“How regular exercise has become an effective treatment for my ADHD”
When the gyms shut during lockdown, writer Caroline Barry realised that she’d lost her best line of ADHD medication. Here she explores why exercise is such a powerful tool for maintaining mood, concentration and energy.
I don’t know at what point I became a ‘gym person’ but the transition certainly wasn’t borne out of a desire to lose weight or build a bubble butt. I got into fitness as a form of ADHD management.
I was diagnosed with ADHD aged 10. Growing up in rural Ireland in the 90s meant this was a rare diagnosis. No one really spoke about mental health issues, but I’m far from exceptional; the ADHD Foundation estimates that one in five adults is neurodiverse with conditions such as ADHD, autism or dyspraxia.
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Regular exercise is important for ADHD management
ADHD has a lot of symptoms that make life difficult for me. I grew up with an excessive amount of energy that was spent tumbling in gymnastics, running around the local farms and walking. As an adult, however, I find myself twitching, fidgeting, singing, and sometimes – despite feeling exhausted – having to go for impulsive walks because I have to move. My ADHD makes me impulsive, risk-taking and impatient.
When you have ADHD, your brain is lower in dopamine than neurotypical people are and we invest a lot of time into finding things that make more dopamine for us. That’s the chemical in the brain that creates feelings of pleasure and reward. When we work out, our systems get flooded with feel-good endorphins and neurotransmitters such as dopamine and serotonin, which leave us buzzed and happy. It’s no wonder, then, that exercise has been such an important part of my life.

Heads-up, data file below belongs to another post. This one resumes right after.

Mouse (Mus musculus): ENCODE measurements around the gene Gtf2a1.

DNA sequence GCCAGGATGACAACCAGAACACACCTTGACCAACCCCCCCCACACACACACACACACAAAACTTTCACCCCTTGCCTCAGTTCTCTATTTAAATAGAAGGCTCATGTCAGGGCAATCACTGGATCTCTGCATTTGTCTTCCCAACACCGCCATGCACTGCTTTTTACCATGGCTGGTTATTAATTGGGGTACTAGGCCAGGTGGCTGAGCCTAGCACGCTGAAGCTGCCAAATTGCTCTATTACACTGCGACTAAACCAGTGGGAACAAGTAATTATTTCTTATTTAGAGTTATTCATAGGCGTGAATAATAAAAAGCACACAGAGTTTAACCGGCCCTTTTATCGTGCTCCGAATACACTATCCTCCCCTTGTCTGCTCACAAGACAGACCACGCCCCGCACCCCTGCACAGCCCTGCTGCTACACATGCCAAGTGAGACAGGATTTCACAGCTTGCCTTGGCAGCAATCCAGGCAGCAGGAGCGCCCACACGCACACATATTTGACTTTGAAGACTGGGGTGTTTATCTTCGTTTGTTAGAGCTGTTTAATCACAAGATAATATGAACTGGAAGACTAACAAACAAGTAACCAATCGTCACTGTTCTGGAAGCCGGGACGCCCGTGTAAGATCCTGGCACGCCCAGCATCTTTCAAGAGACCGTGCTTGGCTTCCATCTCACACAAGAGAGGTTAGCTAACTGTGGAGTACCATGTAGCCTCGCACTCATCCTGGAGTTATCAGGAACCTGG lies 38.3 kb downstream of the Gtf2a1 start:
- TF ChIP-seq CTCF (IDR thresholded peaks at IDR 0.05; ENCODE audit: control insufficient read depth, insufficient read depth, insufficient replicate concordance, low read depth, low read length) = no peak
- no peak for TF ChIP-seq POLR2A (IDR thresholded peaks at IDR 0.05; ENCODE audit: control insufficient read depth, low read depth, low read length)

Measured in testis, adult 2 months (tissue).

Dr Tony Lloyd from the ADHD Foundation highlights that exercise is essential for cognitive functioning: “Daily habitual physical exercise is essential for good physical and mental health. Even a walk is proven to reduce anxiety and depression while improving general physical health.
“For those with ADHD, it is especially helpful because physical movement is the body’s natural way of producing a neurotransmitter in the brain called dopamine. Dopamine is the neurotransmitter that we need to concentrate, remember what we are learning, and it also plays a role in motivation.”
Fidgeting as a way of increasing dopamine levels
He tells Stylist that the reason people like me are hyperactive is that our bodies are compelled to move so that we can produce more dopamine. “Children who fidget or adults who need to get up and move about… are doing so because that’s how their bodies help their brains to focus and maintain interest.”
My ADHD coach, Anastasia Galadza, is in agreement with this but states that we need moderation – something that I don’t do well. “It helps to see regular exercise as a sort of medication,” she explains, while going on to stress that sticking with daily movement can be difficult for some people with ADHD. “Exercise serves to create a routine in the day.”
She also says that while more intense forms of movement might be great for elevating the heart rate and getting those neurochemicals activated, even simple, slow exercise can be hugely important and beneficial. “Going on a walk or doing simple movements can have benefits. Don’t get caught up in the ‘all or nothing’ mentality as you don’t need to be running marathons.”